Seventy-four suspects are brought back to Wuhan, Hubei province, in November after Chinese and Malaysian police cracked a telecom fraud case.
Telecom and online fraudsters will face heavier punishments if their behavior causes death or long-term mental distress, according to a new judicial guideline.
The guideline, released on Tuesday by the Supreme People's Court, the Supreme People's Procuratorate and the Ministry of Public Security, stipulates that telecom and online swindlers should be given heavier penalties under 10 circumstances, including causing the death of a victim, cheating the disabled or the elderly, or defrauding by pretending to be legal officials.
"The guideline aims to step up punishments for defrauders or people with such intentions, as the number of cases of telecom and online scams has soared in the past few years," said Li Ruiyi, deputy judge of the top court's No 3 Criminal Tribunal.
From January to November, China uncovered 93,000 cases of telecom and online fraud, catching 52,000 offenders, Li said, adding that both figures had doubled year-on-year.
"Of greater concern is that some telecom scams did not only swindle victims out of money, but also cost them their lives," he said.
In August, Xu Yuyu, an 18-year-old from Linyi, Shandong province, died of a heart attack after losing 9,900 yuan (,500) in a phone scam. The money had been intended to cover her college tuition fees.
Song Zhenning, a college student in the same province, also died of cardiac arrest in August five days after he was swindled out of 2,000 yuan.
"The money was intended to cover the victims' tuition, medical and basic living costs. They shouldered both an economic and mental burden," he said, adding that the guideline is to ensure such tragedies are avoided.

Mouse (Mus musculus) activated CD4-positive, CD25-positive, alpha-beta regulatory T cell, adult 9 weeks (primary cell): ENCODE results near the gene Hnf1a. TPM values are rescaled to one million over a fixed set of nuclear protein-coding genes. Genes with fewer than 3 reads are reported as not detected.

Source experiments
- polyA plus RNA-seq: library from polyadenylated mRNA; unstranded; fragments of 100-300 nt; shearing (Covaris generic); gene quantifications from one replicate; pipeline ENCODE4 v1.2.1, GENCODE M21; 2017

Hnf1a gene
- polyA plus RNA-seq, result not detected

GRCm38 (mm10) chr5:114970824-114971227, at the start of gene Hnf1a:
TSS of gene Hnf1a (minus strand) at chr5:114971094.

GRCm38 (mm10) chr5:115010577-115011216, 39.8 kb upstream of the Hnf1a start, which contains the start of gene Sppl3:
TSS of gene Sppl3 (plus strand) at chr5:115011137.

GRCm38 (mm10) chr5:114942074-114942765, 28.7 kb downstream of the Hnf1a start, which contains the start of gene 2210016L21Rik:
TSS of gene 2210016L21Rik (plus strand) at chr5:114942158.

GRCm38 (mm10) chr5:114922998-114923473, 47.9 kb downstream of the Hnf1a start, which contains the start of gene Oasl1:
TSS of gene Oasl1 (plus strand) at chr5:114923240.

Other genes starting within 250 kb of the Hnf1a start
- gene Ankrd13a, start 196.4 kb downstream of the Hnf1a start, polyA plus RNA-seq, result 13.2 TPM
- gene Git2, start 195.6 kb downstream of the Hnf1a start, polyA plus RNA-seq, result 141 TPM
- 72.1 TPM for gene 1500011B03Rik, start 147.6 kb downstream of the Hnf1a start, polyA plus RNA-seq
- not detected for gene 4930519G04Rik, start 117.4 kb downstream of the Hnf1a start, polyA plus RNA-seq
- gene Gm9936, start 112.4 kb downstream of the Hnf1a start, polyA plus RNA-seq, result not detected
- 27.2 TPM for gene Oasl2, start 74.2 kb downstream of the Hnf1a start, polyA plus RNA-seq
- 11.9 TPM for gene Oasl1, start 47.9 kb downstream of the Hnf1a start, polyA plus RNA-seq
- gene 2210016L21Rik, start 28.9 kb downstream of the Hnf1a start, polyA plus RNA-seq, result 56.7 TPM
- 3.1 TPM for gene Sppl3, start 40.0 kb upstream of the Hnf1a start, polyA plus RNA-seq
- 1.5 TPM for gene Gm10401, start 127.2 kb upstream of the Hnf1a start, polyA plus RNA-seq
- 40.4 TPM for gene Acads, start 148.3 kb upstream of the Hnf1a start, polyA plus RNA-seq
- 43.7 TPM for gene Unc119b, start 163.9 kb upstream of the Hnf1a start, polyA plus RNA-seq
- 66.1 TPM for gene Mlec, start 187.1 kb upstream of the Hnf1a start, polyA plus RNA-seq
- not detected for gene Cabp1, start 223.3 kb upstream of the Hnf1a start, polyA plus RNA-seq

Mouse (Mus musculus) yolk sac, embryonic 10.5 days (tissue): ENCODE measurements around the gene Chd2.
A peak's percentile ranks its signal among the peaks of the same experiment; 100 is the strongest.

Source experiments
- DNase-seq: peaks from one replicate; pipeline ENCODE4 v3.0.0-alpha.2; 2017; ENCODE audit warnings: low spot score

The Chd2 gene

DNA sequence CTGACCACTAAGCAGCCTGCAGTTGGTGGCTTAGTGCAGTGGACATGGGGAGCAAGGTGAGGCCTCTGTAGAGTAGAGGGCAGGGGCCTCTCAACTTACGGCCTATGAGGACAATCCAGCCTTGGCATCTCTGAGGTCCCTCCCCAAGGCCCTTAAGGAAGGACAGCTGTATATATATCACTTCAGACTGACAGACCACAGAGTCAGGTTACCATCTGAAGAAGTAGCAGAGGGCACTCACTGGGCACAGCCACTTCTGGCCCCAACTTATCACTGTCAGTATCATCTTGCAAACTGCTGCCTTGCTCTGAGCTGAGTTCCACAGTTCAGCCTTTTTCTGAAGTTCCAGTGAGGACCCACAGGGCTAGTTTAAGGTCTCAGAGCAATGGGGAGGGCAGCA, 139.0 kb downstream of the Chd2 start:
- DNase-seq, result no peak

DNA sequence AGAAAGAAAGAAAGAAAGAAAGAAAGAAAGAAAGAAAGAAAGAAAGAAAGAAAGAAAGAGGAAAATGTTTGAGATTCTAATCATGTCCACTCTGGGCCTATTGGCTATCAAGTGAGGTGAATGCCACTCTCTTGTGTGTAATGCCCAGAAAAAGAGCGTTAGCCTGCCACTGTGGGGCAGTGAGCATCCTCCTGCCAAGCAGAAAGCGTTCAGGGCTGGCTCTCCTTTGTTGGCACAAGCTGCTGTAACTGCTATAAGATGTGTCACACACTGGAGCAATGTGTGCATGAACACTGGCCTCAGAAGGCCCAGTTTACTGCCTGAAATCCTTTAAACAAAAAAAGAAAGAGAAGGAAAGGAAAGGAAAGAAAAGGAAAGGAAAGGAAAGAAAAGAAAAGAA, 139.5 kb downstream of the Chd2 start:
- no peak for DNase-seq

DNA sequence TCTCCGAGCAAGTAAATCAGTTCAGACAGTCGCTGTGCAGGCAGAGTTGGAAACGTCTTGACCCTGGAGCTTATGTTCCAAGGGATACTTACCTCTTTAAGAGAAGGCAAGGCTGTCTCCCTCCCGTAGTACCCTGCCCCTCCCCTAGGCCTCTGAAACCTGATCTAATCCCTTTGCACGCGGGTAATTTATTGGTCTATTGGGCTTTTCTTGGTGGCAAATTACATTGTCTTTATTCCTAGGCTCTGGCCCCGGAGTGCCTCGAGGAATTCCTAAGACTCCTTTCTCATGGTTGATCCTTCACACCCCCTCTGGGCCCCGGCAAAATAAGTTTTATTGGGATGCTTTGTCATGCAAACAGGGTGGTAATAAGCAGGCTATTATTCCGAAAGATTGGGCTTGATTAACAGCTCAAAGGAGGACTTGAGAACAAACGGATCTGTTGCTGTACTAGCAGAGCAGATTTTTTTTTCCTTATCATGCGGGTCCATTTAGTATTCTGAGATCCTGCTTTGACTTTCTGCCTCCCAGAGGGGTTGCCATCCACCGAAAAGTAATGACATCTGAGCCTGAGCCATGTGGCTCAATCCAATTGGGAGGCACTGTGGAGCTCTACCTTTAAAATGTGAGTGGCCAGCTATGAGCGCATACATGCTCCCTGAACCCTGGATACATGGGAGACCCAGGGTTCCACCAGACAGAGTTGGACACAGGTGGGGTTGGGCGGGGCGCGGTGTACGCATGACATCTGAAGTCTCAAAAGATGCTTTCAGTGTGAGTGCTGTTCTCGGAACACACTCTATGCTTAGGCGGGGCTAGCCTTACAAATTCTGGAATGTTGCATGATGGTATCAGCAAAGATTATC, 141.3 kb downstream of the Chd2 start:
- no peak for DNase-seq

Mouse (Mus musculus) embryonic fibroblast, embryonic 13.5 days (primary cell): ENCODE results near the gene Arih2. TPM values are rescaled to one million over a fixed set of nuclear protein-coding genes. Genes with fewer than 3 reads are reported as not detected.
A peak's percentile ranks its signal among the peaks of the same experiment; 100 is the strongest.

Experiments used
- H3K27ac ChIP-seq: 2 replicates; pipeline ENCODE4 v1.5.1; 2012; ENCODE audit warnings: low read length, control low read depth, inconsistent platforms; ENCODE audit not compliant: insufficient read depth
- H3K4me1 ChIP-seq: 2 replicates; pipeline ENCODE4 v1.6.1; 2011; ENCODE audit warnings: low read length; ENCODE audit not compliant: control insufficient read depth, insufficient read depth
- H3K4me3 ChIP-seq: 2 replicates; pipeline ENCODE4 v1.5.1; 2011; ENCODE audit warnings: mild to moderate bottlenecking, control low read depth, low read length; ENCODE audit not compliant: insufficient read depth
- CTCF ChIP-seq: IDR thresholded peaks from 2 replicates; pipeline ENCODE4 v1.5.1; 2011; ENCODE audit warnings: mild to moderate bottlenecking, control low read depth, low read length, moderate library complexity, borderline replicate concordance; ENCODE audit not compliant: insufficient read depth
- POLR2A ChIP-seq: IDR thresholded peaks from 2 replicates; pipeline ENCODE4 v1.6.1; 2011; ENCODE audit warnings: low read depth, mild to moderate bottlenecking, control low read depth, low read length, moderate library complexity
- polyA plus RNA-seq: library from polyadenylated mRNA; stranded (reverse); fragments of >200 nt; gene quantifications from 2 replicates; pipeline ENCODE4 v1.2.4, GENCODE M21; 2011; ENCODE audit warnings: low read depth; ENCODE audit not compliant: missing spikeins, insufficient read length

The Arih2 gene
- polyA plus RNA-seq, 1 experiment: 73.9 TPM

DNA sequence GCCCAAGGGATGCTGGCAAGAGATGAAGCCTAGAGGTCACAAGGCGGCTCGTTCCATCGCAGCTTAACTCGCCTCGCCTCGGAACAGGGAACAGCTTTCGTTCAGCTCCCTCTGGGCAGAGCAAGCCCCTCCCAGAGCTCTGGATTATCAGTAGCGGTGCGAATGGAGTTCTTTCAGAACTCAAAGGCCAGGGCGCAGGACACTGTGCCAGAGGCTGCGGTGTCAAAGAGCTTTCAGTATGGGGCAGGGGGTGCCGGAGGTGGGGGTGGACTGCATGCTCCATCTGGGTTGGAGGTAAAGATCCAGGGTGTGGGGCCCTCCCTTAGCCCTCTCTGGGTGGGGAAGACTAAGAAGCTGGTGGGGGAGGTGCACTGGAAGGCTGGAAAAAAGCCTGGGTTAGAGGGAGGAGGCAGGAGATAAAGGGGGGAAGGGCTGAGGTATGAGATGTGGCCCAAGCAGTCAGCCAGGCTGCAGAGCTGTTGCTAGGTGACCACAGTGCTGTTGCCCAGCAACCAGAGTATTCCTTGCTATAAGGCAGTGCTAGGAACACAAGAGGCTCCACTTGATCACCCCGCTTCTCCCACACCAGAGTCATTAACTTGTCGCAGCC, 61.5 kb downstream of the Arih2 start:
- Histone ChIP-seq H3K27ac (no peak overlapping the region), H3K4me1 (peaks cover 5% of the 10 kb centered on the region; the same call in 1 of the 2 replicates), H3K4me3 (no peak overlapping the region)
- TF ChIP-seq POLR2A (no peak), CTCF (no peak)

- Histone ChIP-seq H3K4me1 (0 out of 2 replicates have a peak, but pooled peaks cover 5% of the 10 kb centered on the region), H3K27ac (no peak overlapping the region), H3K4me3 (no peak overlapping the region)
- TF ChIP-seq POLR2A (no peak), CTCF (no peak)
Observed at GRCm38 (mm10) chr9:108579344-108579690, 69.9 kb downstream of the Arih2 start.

Meanwhile, the guideline, effective since Tuesday, unifies a national standard on the definition of fraud amounts.
"Previously, we provided a range for grassroots courts to define how much was considered a 'huge' or 'relatively large' amount, because the economy develops unevenly in different areas," Song said.
But now, in a fraud case, 3,000 yuan or more is defined as a "relatively large amount", while 30,000 yuan or more is defined as a "huge amount", according to the guideline.
Under Chinese Criminal Law, the most severe punishment given to defrauders will be life imprisonment, if the amount of money in a case is "huge" or their behavior is deemed serious enough for such punishment.
Zhou Guangquan, a law professor at Tsinghua University, said: "The more specific the guideline is, the more effective judicial bodies' fight against telecom scams will be."
Chen Shiqu, deputy inspector of the ministry's criminal investigation department, praised the unified standard, "because it makes tackling cross-regional telecom scams much more practical."
Other major points in the guideline
For cases in which judicial bodies find it difficult to establish how much money has been swindled, they can punish fraudsters for sending text message spam more than 5,000 times or making more than 500 prank calls.
Most telecom scams are gang-related offenses, but in the past, some defrauders escaped punishments due to their undefined roles in such fraud. The guideline states that people providing scam devices or luring others into making payments in calls will be also penalized.
Judicial bodies will focus on tracing money victims have been cheated out of.
Members of a fraud gang who surrender themselves, provide clues for judicial bodies and hand over illicit money of their own accord may be given a more lenient punishment.